The CLLD Local Development Strategy (LDS) is focused on the most deprived areas of Sunderland's urban core, and Washington in the west, along the Sunderland Strategic Transport Corridor.

The CLLD area has been identified both because of its high IMD ranking and also because of its proximity to key employment and regeneration sites within the city.

The Sunderland Economic Masterplan '3, 6, 9 Vision' aims to generate new jobs, increase the employment rate, enhance skills and earnings, and create a vibrant, connected and sustainable City Centre, attractive to residents and businesses alike.

The 369 Vision outlines how over £1bn of public and private investment planned in the city will support economic growth, with the potential to generate in excess of 20,000 new jobs and a forecast £1.8bn of additional Gross Value Added. As part of the Plan, a number of key developments are planned over the next 5-10 years creating a wide range of economic, social, and cultural opportunities. The LDS will aim to make a positive difference to the way that local people, voluntary and community groups and businesses benefit from these opportunities.

The target area comprises a population of 146,108 of which 85,588 (or 58.6%) live in Lower Super Output Areas ranked in the 20% most deprived. CLLD investment will target those areas and LSOAs with the most serious disadvantage, particularly those that rank in the top 10% (44,930 people). The most deprived areas include specifically entrenched clusters in Pallion, Redhill, Southwick, Millfield, Sandhill and Hendon and an emerging cluster in Washington North.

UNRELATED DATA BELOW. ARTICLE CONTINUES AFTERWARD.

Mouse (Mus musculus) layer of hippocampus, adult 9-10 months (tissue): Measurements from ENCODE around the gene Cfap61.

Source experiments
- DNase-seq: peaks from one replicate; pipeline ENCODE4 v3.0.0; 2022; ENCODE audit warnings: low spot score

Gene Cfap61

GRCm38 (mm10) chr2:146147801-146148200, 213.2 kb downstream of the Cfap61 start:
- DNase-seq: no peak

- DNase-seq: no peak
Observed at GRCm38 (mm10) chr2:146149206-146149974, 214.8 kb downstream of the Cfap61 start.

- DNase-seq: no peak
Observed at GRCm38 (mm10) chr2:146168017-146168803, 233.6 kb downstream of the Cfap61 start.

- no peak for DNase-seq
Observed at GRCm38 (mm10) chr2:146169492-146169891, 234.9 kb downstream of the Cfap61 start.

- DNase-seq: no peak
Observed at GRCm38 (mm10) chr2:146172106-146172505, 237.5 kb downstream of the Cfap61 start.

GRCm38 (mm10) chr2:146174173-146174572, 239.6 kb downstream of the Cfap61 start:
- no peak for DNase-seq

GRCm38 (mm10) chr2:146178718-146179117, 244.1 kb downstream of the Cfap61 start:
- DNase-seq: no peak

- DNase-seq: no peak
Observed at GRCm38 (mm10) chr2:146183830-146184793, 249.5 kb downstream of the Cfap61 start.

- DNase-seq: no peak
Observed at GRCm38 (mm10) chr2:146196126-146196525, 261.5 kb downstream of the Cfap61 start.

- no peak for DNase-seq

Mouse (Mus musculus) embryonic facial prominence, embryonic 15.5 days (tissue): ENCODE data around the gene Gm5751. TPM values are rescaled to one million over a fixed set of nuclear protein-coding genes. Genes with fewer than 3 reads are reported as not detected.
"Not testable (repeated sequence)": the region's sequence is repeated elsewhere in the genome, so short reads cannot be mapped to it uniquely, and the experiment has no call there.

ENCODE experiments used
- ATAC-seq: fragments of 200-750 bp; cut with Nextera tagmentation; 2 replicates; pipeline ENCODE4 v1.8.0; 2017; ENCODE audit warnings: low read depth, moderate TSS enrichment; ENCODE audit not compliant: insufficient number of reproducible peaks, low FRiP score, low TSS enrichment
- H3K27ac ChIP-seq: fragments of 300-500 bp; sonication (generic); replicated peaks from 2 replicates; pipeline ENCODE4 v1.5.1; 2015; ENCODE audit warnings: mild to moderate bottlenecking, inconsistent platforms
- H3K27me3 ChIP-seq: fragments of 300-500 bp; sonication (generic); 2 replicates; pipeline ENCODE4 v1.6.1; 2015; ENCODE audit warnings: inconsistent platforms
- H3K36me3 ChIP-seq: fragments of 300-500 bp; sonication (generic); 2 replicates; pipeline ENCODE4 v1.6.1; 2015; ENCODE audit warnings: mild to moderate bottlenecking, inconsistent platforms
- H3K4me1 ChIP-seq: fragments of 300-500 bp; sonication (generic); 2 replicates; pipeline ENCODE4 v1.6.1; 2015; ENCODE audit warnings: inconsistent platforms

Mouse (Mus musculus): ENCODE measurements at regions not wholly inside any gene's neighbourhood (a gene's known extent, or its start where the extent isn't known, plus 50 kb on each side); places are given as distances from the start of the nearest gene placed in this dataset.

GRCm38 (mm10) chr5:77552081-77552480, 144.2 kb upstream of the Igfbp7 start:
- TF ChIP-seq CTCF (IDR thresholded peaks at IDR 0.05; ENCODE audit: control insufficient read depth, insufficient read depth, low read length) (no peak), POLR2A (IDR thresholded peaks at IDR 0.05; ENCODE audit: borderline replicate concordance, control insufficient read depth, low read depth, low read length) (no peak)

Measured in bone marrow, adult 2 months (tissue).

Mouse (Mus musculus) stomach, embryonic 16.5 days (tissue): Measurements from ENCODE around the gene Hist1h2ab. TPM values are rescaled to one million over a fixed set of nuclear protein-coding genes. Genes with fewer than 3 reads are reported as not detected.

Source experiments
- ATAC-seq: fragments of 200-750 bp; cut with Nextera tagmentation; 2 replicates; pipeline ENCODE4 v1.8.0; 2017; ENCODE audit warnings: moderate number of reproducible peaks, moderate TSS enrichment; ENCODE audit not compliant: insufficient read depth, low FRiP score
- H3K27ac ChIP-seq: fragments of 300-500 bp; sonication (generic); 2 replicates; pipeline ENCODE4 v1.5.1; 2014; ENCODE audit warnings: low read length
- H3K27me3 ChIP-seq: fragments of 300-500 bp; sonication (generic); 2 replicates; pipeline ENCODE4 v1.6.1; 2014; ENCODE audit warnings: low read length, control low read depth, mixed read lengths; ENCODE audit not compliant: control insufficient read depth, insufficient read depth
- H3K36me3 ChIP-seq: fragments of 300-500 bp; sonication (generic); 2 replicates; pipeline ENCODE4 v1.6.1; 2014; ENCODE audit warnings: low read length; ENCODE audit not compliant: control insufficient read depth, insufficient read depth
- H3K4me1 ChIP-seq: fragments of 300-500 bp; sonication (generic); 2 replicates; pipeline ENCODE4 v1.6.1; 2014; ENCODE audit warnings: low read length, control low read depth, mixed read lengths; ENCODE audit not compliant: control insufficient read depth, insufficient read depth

This corridor represents a coherent and functional economic geography of LSOAs with some of the highest concentrations of deprivation in the NELEP area (according to both IMD 2010 and 2015 data). The LAG has consulted widely on the proposal and has received support from all four of the Area VCS Networks that cover the target area.

Adjacent areas not in the 20% most deprived have been incorporated into the CLLD geography because of their links to key opportunities and to form a more coherent economic area. The target for CLLD project investments will remain focused on those areas and people in the most 10-20% deprived.

In summary, the defined area has been chosen because:

  • It targets areas with the most severe deprivation;

  • It links areas of need with areas of business growth and employment opportunities;

  • It has sufficient scale and critical mass to draw in resources to match fund ESIF activity and have a meaningful impact on the area's priorities;

  • It will enable specific client groups in the most deprived areas to be supported, where there is evidence to show that they are 'missing out' or unable to engage in existing provision;

  • It will promote cross-sector, multi-agency and inter-community working in order to identify innovative solutions to shared challenges;

  • It will add value and aims to fill gaps in provision that cannot or are not being addressed through programmes and projects such as the Work and Health Programme, Talent Match, Building Better Opportunities (Multiple Barriers to Employment and Health workstreams), Skills Funding Agency and projects seeking alternative ESF or ERDF support, including enterprise support provision.